Raleigh City Farm hopes to nurture a generation committed to sustainable agriculture.
by Carol Wills
Photography by The Indie Image
What would you expect to see on a one-acre lot at the corner of Blount and Franklin Streets in downtown Raleigh? Surely not a farmer with a hoe tending a beautiful urban farm, but that’s precisely what you’ll find thanks to dedicated farm partners and volunteers who are providing the community with fresh produce.
The idea of an urban farm first occurred to Laurel Fieselman and Laura Varnado Passera in January 2010, as they were passing through the southern Appalachian Mountains on their way home from an Environmental Leadership Program in Tennessee. Back in Raleigh, as their vision began to take shape, three other Raleigh residents joined in the planning: Josh Whiton, founder of transit location software company Transloc; Erin Bergstrom, a social justice advocate; and Jonathan Morgan, builder and philosopher.
At that time, Fieselman was managing Meredith College’s sustainability program and Passera was working on renewable energy issues at N.C. State University.
Together, the five co-founders researched everything from educational and incubator farms across the country to various for-profit and non-profit models. They envisioned a productive farm of vegetables, fruit trees, and berry bushes. Their vision began to materialize and, in March 2012, they—along with friends, neighbors, and community members—met to dig the first rows of what would become Raleigh City Farm.
This year the garden will celebrate its six-year anniversary, and it has flourished! From their initial intent to create a place where anyone can learn about farming, they have moved on to their current mission statement: to grow the next generation of farmers by connecting the community to sustainable agriculture.
Raleigh City Farm expresses values in entrepreneurship, local food, community, sustainability, and wellbeing, while it encourages and supports innovation in urban agriculture. It aspires to grow the next generation of farmers by connecting the surrounding community to sustainable agriculture. In addition, plants growing around the perimeter of the farm provide beauty, storm water management, and resources for wildlife. The buffer attracts insects and birds that pollinate crops and prey on pests that reduce production. Herbs growing throughout the buffer are useful as food and medicine.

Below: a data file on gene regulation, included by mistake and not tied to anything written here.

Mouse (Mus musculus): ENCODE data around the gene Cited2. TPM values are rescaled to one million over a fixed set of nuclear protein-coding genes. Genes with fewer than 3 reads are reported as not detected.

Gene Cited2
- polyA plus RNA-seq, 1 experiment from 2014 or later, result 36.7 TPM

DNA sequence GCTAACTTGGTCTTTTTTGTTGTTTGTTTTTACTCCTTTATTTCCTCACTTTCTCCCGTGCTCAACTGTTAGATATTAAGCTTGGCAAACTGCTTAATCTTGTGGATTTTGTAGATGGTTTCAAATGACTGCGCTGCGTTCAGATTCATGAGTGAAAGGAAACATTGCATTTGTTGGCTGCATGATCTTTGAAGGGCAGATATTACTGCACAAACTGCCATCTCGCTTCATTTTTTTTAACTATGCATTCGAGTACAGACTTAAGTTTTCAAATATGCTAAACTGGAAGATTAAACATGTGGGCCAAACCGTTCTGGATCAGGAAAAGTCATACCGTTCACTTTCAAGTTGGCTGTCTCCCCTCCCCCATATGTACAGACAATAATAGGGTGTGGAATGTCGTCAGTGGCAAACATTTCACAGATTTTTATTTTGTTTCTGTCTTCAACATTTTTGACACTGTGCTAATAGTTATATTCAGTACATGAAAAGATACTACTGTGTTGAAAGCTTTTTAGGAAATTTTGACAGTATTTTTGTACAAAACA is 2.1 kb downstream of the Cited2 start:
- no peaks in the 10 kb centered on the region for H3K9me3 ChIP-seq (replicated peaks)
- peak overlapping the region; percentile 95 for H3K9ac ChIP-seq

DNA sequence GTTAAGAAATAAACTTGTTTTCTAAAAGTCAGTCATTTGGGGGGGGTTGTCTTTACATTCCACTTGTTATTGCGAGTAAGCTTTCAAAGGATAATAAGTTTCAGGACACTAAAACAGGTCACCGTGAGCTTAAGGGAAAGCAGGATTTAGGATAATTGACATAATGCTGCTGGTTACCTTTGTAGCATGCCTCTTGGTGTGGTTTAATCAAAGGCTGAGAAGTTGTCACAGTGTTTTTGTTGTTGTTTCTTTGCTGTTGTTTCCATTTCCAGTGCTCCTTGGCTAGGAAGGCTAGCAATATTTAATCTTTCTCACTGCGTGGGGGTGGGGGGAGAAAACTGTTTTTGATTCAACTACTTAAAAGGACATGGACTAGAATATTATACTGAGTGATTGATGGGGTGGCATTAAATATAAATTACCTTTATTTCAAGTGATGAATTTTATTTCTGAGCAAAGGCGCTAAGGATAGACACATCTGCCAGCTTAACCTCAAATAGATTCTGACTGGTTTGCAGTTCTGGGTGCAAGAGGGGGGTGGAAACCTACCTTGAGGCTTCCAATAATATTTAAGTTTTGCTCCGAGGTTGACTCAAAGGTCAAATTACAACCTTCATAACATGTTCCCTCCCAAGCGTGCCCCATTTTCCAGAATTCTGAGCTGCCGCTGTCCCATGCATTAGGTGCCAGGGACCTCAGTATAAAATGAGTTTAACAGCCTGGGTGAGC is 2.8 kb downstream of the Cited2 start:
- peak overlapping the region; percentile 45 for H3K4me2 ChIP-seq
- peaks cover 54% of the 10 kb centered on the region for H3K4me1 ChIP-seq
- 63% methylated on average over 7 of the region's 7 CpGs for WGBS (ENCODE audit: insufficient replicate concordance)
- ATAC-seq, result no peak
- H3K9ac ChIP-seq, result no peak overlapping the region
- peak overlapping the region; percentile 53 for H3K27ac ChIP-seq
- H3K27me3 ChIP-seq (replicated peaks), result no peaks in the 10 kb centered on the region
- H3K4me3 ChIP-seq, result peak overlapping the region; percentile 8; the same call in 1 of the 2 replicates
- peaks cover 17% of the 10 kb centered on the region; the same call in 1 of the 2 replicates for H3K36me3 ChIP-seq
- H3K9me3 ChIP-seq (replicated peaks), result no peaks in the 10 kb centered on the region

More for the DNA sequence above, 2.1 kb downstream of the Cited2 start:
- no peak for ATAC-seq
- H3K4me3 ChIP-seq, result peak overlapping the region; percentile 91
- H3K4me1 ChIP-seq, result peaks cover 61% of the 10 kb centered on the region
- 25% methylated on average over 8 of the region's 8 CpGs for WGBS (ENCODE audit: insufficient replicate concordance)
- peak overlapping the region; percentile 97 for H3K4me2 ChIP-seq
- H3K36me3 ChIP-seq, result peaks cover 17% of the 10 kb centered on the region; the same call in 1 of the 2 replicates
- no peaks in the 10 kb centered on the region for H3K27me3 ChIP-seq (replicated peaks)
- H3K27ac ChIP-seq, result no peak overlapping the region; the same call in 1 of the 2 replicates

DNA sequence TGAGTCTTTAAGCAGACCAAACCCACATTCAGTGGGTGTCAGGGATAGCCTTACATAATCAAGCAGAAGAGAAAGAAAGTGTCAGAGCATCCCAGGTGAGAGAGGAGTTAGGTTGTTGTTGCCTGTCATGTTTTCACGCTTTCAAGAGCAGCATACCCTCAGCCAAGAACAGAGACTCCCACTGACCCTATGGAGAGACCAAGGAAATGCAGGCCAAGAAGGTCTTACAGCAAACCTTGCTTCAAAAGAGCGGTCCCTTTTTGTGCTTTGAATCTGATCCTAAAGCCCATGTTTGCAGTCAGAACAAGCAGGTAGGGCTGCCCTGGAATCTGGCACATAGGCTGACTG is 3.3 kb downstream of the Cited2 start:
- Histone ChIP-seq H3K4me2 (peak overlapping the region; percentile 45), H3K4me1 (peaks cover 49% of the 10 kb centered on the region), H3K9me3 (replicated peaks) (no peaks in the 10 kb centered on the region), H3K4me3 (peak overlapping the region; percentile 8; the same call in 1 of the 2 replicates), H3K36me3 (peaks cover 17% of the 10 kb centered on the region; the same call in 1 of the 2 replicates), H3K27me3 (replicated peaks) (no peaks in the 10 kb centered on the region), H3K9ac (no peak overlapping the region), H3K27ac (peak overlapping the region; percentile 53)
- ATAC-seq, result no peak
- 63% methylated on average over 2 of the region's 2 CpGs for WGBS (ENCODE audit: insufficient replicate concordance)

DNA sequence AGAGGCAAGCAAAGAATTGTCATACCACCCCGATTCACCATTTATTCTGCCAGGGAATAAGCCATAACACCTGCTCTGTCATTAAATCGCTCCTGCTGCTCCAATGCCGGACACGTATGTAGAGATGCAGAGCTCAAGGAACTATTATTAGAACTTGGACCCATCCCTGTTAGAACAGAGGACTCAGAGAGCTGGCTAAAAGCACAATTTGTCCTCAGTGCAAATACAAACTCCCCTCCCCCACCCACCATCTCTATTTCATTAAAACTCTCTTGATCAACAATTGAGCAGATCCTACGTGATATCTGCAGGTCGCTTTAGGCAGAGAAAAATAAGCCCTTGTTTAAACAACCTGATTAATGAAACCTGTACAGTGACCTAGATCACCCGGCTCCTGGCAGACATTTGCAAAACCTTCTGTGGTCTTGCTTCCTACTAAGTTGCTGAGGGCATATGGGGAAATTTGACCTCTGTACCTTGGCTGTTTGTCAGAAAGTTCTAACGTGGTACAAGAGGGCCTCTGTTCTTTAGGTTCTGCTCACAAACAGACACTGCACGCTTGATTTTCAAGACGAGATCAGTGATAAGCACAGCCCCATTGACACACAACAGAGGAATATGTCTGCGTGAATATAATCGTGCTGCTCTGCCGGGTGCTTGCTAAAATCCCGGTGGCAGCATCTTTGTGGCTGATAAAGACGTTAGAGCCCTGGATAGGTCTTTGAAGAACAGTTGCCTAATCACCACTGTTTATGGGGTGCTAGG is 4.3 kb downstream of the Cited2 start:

Currently, the farm is building a community pavilion, which was designed by Raleigh-based architecture firm LS3P, to provide shade and cover for people attending workshops or farmers selling produce. Local farmer Matthew Spitzer of Endless Sun Farms, who operates a greenhouse at the farm along with his friend and business partner, Chase Werner, likes that the pavilion will not only provide shade, but also a space for gardening classes and even yoga.
The farm’s general manager, Rebekah Beck, invites everyone who is interested to become a part of Raleigh City Farm’s vision by signing up for a workshop, taking a tour, attending a special event, or volunteering to help maintain the site. In working to keep the farm going, you will learn about sustainable farming—and have fun doing it. You can learn about permaculture, soil health, or planting seeds in the raised beds built by our community partners and volunteers. You might like to collect compost, help weed and prep beds, lay down mulch, or try your hand at many other tasks that volunteers do.
“Our food system in this country is broken,” Beck observes. “We are showcasing a solution to this problem. Namely, a connection to our food sources and those doing the hard work of growing food in sustainable ways that preserve the overall health and wellbeing of all of us, our environment, and our natural resources. … We want our surrounding community to feel a connection to the space—to feel welcome onsite and empowered to support the next generation of farmers in this vibrant and growing city.”
Raleigh City Farm continues to have significant partnerships with other community organizations like the Piedmont Picnic Project, Compost Now, Greenscape, Oakwood Garden Club, and Logan’s One Stop Garden Shop.
The farm is located at 800 North Blount Street and is open to the public during daylight hours seven days a week. RaleighCityFarm.org.